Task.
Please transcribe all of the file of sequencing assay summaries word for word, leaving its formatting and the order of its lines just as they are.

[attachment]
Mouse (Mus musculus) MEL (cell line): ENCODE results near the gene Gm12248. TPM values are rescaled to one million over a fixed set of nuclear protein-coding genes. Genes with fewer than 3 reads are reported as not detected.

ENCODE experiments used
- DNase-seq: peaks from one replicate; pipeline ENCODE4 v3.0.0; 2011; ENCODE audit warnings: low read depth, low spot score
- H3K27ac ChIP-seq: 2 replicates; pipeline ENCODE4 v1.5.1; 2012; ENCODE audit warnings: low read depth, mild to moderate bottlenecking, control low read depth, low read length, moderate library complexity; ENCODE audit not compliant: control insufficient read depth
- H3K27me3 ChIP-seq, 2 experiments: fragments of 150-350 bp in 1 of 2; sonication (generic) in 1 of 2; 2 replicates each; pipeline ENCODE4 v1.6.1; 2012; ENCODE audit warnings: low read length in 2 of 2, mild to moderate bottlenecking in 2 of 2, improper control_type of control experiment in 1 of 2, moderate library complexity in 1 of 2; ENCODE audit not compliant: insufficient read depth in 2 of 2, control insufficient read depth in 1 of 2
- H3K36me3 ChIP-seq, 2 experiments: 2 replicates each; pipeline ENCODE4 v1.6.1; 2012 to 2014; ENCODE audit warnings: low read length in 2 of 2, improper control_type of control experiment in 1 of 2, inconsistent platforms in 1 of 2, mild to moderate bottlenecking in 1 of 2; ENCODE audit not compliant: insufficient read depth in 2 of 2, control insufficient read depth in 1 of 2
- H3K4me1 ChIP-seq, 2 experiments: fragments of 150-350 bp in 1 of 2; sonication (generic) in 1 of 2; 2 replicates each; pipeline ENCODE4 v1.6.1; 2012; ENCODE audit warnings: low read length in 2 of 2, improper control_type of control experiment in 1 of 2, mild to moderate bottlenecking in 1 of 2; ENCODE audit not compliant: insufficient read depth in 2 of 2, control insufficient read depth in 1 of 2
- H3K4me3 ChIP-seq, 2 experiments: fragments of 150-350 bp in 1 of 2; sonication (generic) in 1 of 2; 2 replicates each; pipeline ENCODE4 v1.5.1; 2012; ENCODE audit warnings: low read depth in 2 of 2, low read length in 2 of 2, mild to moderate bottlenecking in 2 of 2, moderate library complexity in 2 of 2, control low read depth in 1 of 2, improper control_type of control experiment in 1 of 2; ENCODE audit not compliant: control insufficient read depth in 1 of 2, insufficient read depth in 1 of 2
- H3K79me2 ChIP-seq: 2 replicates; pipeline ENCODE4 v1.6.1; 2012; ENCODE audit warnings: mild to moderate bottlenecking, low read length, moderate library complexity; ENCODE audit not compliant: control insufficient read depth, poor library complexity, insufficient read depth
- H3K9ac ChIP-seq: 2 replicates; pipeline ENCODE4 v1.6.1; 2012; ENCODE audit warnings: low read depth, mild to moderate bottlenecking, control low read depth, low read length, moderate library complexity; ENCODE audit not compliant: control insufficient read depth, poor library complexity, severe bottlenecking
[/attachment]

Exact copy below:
Mouse (Mus musculus) MEL (cell line): ENCODE results near the gene Gm12248. TPM values are rescaled to one million over a fixed set of nuclear protein-coding genes. Genes with fewer than 3 reads are reported as not detected.

ENCODE experiments used
- DNase-seq: peaks from one replicate; pipeline ENCODE4 v3.0.0; 2011; ENCODE audit warnings: low read depth, low spot score
- H3K27ac ChIP-seq: 2 replicates; pipeline ENCODE4 v1.5.1; 2012; ENCODE audit warnings: low read depth, mild to moderate bottlenecking, control low read depth, low read length, moderate library complexity; ENCODE audit not compliant: control insufficient read depth
- H3K27me3 ChIP-seq, 2 experiments: fragments of 150-350 bp in 1 of 2; sonication (generic) in 1 of 2; 2 replicates each; pipeline ENCODE4 v1.6.1; 2012; ENCODE audit warnings: low read length in 2 of 2, mild to moderate bottlenecking in 2 of 2, improper control_type of control experiment in 1 of 2, moderate library complexity in 1 of 2; ENCODE audit not compliant: insufficient read depth in 2 of 2, control insufficient read depth in 1 of 2
- H3K36me3 ChIP-seq, 2 experiments: 2 replicates each; pipeline ENCODE4 v1.6.1; 2012 to 2014; ENCODE audit warnings: low read length in 2 of 2, improper control_type of control experiment in 1 of 2, inconsistent platforms in 1 of 2, mild to moderate bottlenecking in 1 of 2; ENCODE audit not compliant: insufficient read depth in 2 of 2, control insufficient read depth in 1 of 2
- H3K4me1 ChIP-seq, 2 experiments: fragments of 150-350 bp in 1 of 2; sonication (generic) in 1 of 2; 2 replicates each; pipeline ENCODE4 v1.6.1; 2012; ENCODE audit warnings: low read length in 2 of 2, improper control_type of control experiment in 1 of 2, mild to moderate bottlenecking in 1 of 2; ENCODE audit not compliant: insufficient read depth in 2 of 2, control insufficient read depth in 1 of 2
- H3K4me3 ChIP-seq, 2 experiments: fragments of 150-350 bp in 1 of 2; sonication (generic) in 1 of 2; 2 replicates each; pipeline ENCODE4 v1.5.1; 2012; ENCODE audit warnings: low read depth in 2 of 2, low read length in 2 of 2, mild to moderate bottlenecking in 2 of 2, moderate library complexity in 2 of 2, control low read depth in 1 of 2, improper control_type of control experiment in 1 of 2; ENCODE audit not compliant: control insufficient read depth in 1 of 2, insufficient read depth in 1 of 2
- H3K79me2 ChIP-seq: 2 replicates; pipeline ENCODE4 v1.6.1; 2012; ENCODE audit warnings: mild to moderate bottlenecking, low read length, moderate library complexity; ENCODE audit not compliant: control insufficient read depth, poor library complexity, insufficient read depth
- H3K9ac ChIP-seq: 2 replicates; pipeline ENCODE4 v1.6.1; 2012; ENCODE audit warnings: low read depth, mild to moderate bottlenecking, control low read depth, low read length, moderate library complexity; ENCODE audit not compliant: control insufficient read depth, poor library complexity, severe bottlenecking